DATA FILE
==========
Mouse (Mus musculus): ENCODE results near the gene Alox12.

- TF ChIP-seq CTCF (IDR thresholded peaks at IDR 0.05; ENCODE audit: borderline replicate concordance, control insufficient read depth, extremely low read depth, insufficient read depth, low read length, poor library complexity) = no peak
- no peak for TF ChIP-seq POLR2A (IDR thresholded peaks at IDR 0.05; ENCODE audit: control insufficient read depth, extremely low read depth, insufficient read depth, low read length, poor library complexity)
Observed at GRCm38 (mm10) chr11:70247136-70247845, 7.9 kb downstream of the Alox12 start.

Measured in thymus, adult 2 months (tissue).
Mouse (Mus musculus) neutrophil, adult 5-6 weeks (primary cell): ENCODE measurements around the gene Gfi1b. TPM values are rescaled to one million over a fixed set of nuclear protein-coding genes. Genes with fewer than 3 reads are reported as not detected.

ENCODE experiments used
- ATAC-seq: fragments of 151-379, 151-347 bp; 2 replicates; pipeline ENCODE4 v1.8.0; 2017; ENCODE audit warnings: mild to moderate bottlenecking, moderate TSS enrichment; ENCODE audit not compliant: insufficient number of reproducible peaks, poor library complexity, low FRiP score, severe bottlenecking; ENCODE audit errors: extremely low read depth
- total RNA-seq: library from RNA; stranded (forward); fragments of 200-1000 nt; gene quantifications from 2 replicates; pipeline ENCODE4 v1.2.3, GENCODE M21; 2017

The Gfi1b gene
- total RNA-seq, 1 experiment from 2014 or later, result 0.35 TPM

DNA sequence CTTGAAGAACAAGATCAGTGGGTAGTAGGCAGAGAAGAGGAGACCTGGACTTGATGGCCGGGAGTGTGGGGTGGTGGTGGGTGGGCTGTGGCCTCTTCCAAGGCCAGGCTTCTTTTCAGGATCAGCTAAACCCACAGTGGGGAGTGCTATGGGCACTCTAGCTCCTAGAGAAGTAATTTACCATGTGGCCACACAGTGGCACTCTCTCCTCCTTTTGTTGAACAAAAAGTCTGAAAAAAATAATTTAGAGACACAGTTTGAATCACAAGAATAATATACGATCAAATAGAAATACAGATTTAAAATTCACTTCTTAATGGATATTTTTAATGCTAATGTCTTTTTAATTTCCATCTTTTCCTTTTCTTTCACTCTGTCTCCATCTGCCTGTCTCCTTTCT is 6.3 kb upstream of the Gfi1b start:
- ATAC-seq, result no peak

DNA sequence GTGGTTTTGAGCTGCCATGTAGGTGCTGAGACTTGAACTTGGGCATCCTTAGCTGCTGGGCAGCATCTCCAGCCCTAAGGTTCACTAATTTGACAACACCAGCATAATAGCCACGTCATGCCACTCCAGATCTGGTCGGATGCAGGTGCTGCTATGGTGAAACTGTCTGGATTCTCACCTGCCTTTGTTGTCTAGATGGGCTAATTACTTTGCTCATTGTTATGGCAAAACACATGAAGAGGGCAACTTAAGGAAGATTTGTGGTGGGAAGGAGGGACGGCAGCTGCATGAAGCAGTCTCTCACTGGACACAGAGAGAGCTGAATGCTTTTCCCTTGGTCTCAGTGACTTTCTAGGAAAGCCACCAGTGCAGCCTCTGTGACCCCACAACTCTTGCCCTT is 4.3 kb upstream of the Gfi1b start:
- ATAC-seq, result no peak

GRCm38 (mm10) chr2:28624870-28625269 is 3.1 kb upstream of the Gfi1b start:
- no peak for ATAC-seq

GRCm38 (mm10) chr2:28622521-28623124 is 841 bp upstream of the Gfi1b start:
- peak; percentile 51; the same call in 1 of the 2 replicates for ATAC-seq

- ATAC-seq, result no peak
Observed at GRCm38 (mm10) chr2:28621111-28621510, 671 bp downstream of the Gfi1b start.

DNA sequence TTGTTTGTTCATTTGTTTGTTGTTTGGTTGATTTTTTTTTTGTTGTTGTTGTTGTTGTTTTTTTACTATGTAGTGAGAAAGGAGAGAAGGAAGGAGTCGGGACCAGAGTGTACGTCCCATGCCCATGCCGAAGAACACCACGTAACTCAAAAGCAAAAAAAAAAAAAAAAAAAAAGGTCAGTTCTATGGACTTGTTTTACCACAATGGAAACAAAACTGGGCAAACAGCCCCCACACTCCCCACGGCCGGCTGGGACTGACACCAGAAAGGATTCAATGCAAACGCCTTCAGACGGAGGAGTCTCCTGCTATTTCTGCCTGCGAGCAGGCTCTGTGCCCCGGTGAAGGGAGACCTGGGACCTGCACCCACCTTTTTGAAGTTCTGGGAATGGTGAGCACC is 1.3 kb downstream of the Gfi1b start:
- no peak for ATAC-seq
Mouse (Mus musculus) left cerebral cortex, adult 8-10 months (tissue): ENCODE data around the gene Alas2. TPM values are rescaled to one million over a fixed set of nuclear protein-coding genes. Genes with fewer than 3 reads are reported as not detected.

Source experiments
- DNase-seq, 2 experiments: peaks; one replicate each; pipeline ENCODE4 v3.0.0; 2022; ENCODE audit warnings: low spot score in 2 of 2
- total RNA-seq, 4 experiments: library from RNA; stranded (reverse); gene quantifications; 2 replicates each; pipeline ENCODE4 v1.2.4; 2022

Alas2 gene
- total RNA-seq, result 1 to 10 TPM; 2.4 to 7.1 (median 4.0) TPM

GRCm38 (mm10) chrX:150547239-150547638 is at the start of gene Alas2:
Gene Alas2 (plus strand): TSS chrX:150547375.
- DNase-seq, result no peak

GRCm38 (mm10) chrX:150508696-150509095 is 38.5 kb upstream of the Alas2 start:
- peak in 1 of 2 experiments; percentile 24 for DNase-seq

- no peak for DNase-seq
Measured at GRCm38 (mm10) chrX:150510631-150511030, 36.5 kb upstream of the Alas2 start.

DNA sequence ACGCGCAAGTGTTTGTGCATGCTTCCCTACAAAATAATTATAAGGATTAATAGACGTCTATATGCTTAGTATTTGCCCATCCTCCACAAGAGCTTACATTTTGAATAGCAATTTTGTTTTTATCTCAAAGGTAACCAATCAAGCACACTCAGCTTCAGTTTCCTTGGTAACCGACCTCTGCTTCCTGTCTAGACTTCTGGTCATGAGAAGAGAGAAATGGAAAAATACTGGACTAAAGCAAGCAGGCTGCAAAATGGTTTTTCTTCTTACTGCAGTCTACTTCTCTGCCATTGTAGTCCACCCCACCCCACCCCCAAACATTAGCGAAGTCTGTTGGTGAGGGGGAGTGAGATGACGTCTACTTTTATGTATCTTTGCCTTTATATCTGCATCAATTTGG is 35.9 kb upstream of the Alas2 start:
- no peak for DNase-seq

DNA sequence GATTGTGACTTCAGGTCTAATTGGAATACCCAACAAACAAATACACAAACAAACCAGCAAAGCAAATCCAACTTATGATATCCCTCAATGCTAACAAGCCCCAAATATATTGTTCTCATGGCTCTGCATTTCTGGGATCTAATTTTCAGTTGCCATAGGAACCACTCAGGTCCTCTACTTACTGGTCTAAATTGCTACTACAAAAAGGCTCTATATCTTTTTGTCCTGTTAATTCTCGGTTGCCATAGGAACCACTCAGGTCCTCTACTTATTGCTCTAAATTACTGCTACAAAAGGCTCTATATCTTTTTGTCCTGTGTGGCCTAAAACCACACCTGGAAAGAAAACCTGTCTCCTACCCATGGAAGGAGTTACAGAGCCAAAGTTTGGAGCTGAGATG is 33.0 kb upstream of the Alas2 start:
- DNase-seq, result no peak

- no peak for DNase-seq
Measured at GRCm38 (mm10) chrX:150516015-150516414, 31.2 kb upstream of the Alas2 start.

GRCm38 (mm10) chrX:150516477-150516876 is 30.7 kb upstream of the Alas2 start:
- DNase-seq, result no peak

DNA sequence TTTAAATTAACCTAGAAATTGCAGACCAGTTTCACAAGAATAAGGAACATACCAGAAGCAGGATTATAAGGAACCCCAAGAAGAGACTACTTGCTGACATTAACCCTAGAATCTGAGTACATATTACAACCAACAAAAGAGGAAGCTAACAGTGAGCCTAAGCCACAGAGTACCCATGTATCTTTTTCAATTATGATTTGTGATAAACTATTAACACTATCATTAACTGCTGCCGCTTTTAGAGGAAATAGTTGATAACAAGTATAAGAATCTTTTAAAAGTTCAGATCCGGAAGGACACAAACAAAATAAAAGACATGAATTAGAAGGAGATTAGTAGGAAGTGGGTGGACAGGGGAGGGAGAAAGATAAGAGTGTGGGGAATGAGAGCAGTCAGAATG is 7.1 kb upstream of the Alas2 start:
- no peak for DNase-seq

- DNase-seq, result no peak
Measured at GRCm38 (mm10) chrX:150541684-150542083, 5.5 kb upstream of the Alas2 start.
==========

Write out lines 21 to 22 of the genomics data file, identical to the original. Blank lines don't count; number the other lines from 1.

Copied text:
Observed at GRCm38 (mm10) chr2:28621111-28621510, 671 bp downstream of the Gfi1b start.

DNA sequence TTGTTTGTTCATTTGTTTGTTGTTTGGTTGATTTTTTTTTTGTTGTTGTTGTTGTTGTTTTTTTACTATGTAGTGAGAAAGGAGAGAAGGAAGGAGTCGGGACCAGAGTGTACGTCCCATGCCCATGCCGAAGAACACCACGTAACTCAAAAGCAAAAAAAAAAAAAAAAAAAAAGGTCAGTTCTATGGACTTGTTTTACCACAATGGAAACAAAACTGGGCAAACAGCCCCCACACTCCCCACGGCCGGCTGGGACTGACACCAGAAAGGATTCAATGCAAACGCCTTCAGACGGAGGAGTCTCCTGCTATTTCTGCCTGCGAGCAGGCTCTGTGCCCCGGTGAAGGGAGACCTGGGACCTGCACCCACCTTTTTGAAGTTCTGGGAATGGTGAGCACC is 1.3 kb downstream of the Gfi1b start: